Mark Dresser and Mark Helias, The Marks Brothers

Charles Farrell

By Charles Farrell

on 07.08.13 in Reviews

The Marks Brothers

Mark Dresser

Duet acoustic bass albums aren’t without precedent in jazz, but they are rare, and they demand a lot from their performers. The bar was set very high by Dave Holland and Barre Phillips with their 1971 recording Music for Two Basses. Phillips has since recorded in this format this Joelle Leandre, who, in turn, has done a bass duet album with William Parker. Now bassists Mark Dresser and Mark Helias, the eponymous Marks Brothers, have put themselves in fast company, where they have predictably fared extremely well.

A rare acoustic bass duet album from two veteran players

Both players have had long and varied careers, playing with a lot of the cream of the forward-thinking jazz crop. Each has the requisite full-bodied tone, the accurate intonation and time, and the kind of fluency with the bow that are now standard-issue requirements for first-tier working bassists. But they also have more than those things: Dresser and Helias are both exemplary group musicians, sympathetic and open-eared, as well as persuasive soloists. The Marks Brothers spend a lot of time with the Marx Brothers here, starting with “Zeppo,” a rubbery piece of part funk, part bowed bass concerto. Essentially a one-chord vamp, the bassists toss the solo spots back and forth. More serious is the dual arco of “Short.” Meticulously executed, stately in theme and richly voiced (often in open 6ths), it illustrates how a technically challenging piece, in the right hands, can be played without any visible effort, presenting just the music. “The Comb Over” brings to mind the solo bass work of Henry Grimes — Dresser and Helias have a similar capacity to dig their heels into the time, and both have woody, natural sounds — although Dresser and Helias focus a bit more on speed than Grimes. They trade phrases, each fast thinking, neither asking nor giving a quarter. A draw.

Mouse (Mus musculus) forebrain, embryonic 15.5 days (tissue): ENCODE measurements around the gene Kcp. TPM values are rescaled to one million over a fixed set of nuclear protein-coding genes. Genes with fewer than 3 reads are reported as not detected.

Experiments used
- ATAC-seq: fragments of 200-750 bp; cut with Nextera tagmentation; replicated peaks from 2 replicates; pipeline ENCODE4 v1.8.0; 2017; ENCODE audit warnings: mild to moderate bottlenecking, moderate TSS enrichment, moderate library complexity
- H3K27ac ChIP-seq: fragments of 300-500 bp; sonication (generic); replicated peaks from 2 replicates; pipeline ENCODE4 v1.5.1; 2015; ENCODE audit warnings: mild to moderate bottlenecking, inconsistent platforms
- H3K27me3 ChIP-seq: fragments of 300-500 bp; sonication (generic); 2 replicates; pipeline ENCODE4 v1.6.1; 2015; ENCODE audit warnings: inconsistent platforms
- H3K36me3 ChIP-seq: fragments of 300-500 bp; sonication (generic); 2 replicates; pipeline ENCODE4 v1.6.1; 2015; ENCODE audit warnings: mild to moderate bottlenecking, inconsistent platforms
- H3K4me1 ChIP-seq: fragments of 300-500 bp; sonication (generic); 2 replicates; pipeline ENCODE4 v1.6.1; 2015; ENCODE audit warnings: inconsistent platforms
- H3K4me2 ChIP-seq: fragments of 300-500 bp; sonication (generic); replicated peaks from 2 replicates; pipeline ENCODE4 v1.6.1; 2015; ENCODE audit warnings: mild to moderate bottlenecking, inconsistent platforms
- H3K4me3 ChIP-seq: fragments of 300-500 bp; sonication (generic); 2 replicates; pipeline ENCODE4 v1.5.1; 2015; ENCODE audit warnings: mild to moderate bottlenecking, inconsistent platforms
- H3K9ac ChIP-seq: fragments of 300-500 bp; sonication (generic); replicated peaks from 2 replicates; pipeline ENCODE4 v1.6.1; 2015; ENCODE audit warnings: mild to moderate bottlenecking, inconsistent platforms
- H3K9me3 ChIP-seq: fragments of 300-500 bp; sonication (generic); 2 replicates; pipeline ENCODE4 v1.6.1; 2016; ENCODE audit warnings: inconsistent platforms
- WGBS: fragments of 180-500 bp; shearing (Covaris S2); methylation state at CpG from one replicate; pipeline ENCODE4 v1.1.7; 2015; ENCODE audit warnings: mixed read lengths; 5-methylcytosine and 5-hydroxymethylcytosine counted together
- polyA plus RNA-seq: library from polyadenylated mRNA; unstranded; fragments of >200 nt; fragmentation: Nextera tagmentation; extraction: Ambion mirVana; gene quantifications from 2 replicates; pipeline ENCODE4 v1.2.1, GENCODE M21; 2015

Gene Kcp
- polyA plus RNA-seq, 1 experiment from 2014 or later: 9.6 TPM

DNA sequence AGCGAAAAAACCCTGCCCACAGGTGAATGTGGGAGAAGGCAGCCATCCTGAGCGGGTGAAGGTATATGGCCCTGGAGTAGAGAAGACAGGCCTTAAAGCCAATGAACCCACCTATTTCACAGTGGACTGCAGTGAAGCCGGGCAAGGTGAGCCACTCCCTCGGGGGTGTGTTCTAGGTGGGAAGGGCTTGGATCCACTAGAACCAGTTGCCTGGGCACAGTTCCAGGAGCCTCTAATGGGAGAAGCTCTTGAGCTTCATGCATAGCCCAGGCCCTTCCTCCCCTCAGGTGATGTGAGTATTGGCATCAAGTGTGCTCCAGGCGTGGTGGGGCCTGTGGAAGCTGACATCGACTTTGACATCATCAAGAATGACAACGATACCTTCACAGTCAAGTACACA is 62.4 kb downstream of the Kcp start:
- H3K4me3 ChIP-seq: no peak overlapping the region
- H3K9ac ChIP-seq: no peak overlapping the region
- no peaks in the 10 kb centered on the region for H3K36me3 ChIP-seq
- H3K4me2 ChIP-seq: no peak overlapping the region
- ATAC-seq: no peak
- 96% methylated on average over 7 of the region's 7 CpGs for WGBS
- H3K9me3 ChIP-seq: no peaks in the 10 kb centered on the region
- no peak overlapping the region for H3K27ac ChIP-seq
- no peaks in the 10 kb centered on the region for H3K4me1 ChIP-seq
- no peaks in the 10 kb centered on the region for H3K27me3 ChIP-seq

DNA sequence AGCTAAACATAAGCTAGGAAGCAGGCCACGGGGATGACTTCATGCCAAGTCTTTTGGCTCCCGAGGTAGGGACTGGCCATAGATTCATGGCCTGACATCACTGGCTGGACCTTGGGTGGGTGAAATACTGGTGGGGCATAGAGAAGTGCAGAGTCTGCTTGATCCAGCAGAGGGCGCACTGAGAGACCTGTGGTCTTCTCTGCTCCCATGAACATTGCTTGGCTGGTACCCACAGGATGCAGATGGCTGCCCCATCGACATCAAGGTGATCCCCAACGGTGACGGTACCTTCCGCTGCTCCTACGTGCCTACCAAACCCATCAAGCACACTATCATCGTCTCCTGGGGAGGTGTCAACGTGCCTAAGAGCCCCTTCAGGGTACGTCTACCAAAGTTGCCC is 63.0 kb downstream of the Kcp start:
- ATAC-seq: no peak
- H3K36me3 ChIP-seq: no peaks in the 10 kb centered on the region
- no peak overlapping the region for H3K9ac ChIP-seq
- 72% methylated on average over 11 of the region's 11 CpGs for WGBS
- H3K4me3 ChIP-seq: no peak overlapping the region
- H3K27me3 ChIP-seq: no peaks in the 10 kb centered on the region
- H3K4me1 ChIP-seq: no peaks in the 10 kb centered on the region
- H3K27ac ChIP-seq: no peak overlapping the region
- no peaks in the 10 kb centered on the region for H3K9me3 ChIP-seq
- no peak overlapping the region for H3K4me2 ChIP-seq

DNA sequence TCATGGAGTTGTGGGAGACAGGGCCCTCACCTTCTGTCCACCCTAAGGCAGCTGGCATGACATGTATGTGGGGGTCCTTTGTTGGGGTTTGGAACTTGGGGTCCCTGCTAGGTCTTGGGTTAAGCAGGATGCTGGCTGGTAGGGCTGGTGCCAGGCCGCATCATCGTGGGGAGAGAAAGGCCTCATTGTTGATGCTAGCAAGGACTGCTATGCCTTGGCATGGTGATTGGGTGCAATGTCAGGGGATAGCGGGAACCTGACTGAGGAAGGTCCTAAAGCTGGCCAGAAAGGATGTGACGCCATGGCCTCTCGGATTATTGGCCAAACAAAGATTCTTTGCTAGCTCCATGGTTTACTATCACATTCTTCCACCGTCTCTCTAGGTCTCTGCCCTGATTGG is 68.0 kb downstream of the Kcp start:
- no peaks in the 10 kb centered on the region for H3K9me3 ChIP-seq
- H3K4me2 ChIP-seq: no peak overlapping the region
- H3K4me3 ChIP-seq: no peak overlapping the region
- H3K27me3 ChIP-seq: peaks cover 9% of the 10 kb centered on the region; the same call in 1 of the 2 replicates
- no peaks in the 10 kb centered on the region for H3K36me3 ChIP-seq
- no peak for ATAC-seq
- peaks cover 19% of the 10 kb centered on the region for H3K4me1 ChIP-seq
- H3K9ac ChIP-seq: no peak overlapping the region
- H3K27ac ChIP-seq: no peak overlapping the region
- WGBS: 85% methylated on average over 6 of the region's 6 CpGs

“Chico,” one of the more madcap Marx brothers, is given a surprisingly tender tribute. Ruminative to start, then increasingly probing, the bassists, through the use of the bows, glissandi and space, manage to sound like a string quartet. Chico Marx was himself a pianist of remarkable accomplishment; it’s possible that’s the aspect of his talent that Dresser and Helias were zeroing in on. “Pentahouve” shows that one bassist can solo over a foundation provided by another bassist without cluttering up the piece. The two exchange flurries of ideas, always entirely articulate. The program ends with the bluesy “Modern Pine.” Dresser bows on top, Helias walks underneath. It’s playing that is at once funky and elegant, straddling both sides of the cultural street.